Graham Askey visited 91 nations in search of the world's worst toilet and claims to have found it in Tajikistan.
Some people travel the world in search of adventure. Others hope to discover new foods or experience foreign cultures. But 58-year-old blogger Graham Askey had a slightly different motivation. He traveled 75,000 miles in search of one thing: the world’s worst toilet.
“After my many travels, I thought I’d seen it all, what with s—tters on stilts, sinks seemingly full of wee, and bathtubs apparently being used as makeshift bogs,” Askey said, according to the Daily Mail.
But after spending £150,000 (around $165,000) and visiting 91 countries on six continents, Askey believes that he found the world’s worst toilet in an isolated corner of Tajikistan.
“[H]aving enjoyed some of the filthiest bathroom facilities to be found anywhere on the planet, the toilet in Tajikistan has to be the worst in the world — it is the perfect hell hole,” Askey said.
As the New York Post reports, the “world’s worst toilet” in Ayni, Tajikistan, is located in a five-foot wooden stall surrounded by “sun-dried poo” and is infested with rats and venomous snakes. It earned its dubious honor, however, from the fact that people have used the flimsy privacy fabric that surrounds it as toilet paper.
“With no toilet paper available, the builders have conveniently built it with a fabric covering to offer wiping functionality,” Askey said, according to the Daily Mail, “and it looks like the locals have made full use of it!”
The toilet in Tajikistan is just one of many restrooms that Askey documented on his “Inside Other Places” blog for the satirical Toilet & Urinal Restoration & Design Society (TURDS). The blogger, whose friends call him the “king of porcelain,” was inspired to travel the world and document disgusting toilets after experiencing an especially filthy lavatory in Morocco.
“Make no mistake that every entry on my list is gross beyond words,” Askey said. “Some may look OK but believe me — and I know — they’re the most inhospitable places on earth, and to spend a single minute inside any of them would be unthinkable except in the direst of circumstances.”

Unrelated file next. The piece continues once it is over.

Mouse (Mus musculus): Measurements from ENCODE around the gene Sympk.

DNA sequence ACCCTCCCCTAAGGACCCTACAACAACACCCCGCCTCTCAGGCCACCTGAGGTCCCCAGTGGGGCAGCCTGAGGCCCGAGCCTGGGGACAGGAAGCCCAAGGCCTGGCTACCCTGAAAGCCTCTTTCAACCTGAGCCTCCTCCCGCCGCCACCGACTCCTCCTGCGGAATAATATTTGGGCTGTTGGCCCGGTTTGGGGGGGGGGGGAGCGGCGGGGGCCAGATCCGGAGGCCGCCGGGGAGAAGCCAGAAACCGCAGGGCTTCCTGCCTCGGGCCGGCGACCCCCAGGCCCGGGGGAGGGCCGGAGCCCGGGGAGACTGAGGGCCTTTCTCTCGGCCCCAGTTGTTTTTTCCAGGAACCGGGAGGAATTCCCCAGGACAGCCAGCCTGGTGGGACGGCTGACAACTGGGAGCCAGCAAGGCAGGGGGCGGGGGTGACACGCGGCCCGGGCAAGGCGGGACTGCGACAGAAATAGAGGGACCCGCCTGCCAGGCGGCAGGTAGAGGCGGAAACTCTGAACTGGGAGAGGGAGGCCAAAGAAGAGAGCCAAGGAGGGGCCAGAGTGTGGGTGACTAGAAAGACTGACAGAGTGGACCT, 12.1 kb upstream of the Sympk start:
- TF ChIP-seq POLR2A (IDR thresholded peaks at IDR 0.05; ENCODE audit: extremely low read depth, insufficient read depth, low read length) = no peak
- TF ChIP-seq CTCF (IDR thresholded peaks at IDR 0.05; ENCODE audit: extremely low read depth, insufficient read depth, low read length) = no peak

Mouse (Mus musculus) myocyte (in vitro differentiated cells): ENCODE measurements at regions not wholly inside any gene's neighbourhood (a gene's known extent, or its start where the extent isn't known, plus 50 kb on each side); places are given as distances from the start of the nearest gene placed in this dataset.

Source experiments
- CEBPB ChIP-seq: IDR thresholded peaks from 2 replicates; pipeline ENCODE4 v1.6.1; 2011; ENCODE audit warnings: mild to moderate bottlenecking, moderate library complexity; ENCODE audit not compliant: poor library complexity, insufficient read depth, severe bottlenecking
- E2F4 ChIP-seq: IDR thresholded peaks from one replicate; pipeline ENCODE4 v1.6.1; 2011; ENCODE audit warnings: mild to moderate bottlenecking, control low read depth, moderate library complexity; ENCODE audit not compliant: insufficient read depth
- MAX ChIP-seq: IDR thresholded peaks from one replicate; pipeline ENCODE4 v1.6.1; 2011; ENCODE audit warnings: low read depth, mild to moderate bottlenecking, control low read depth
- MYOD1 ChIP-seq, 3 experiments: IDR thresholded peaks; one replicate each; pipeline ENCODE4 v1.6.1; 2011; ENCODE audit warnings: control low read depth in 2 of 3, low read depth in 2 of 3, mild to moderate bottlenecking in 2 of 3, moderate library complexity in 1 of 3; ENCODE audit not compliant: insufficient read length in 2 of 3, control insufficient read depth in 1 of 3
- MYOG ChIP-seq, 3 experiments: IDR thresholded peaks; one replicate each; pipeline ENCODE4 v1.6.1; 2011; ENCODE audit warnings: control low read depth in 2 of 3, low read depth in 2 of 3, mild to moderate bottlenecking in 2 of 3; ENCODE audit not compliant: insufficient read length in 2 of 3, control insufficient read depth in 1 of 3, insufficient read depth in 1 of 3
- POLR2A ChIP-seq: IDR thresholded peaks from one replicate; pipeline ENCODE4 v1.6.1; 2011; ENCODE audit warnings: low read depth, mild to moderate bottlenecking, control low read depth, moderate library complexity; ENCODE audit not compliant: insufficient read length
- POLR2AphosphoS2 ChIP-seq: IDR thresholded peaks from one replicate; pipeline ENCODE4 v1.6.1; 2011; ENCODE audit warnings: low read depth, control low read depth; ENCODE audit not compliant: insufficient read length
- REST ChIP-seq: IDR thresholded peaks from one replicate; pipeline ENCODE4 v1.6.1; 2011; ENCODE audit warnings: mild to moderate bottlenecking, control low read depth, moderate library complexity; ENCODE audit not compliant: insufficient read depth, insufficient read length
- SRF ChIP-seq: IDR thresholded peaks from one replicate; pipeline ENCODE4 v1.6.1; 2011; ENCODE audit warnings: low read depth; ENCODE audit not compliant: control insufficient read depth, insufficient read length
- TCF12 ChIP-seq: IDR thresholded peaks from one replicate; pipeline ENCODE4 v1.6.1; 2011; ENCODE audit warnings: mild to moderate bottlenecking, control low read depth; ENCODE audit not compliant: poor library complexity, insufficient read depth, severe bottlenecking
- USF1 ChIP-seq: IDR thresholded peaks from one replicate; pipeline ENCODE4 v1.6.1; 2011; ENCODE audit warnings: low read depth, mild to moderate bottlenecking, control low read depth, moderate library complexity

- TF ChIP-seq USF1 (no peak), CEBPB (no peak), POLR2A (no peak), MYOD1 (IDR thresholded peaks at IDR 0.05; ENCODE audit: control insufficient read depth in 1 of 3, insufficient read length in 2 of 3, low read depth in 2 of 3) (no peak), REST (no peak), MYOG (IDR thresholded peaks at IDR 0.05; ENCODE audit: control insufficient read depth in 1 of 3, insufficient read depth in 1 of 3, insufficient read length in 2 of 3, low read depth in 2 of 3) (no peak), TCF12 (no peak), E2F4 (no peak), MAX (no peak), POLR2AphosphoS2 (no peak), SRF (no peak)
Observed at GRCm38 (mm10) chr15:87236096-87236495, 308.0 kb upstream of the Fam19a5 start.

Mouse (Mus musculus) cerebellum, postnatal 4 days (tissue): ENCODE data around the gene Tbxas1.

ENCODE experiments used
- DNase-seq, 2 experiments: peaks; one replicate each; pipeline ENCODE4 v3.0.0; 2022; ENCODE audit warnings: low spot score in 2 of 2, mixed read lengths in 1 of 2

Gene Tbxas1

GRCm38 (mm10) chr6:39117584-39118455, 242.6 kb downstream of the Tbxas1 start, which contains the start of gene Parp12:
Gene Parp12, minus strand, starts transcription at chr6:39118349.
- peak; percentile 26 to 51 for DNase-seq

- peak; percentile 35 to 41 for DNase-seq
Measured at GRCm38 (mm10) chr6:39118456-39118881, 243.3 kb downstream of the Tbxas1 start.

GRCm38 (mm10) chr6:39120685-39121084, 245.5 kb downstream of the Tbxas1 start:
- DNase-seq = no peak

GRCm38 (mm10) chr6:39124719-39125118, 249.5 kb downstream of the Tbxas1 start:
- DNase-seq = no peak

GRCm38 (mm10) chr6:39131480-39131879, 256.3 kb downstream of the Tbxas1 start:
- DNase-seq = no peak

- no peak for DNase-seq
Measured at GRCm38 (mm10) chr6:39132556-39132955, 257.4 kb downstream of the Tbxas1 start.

He added: “Each and every one of them would appear to attract members of the public who have yet to master the basic art of aiming.”
Some of the toilets that Askey found include a chair in Benin with a toilet lid over a bucket, a sink in Bangladesh, and a bathtub in China filled with “liters of number ones and twos.” One of the most harrowing toilets that Askey came across, however, was in Indonesia. Perched on stilts 10 feet above the ground, its users had to navigate planks of wood to reach the bathroom.
That toilet, Askey noted, was also the “least privacy-conscious lavatory,” since it was located in the middle of a village.
Askey photographed only the outside of the lavatories because they are so, in his words, “vomit-inducing,” and admitted that he spent the “absolute minimum amount of time” near them because they were so gross. Yet people liked the photos that the blogger posted so much that he decided to compile the top 36 into a book, Toilets of the Wild Frontier.
But Askey hopes his new book will do more than shock those who flip through it.
“While readers will undoubtedly find these woeful public toilets hilarious, it must be understood that they represent a significant and largely unnecessary health risk, which can be reduced substantially by supporting charities like ActionAid and World Toilet Day,” Askey said.
Indeed, as Deutsche Welle reports, 2.6 billion people around the world live without a reliable toilet. This can cause the proliferation of deadly diseases like cholera.
As such, Graham Askey’s hunt for the “world’s worst toilet” is certainly shocking and even amusing. But his book also hopes to bring attention to a very real public health issue faced by millions.
After reading about one man’s search for the world’s worst toilet, discover the surprisingly complicated answer to the question of who invented the toilet. Or, delve into the messy history of toilets during the Middle Ages.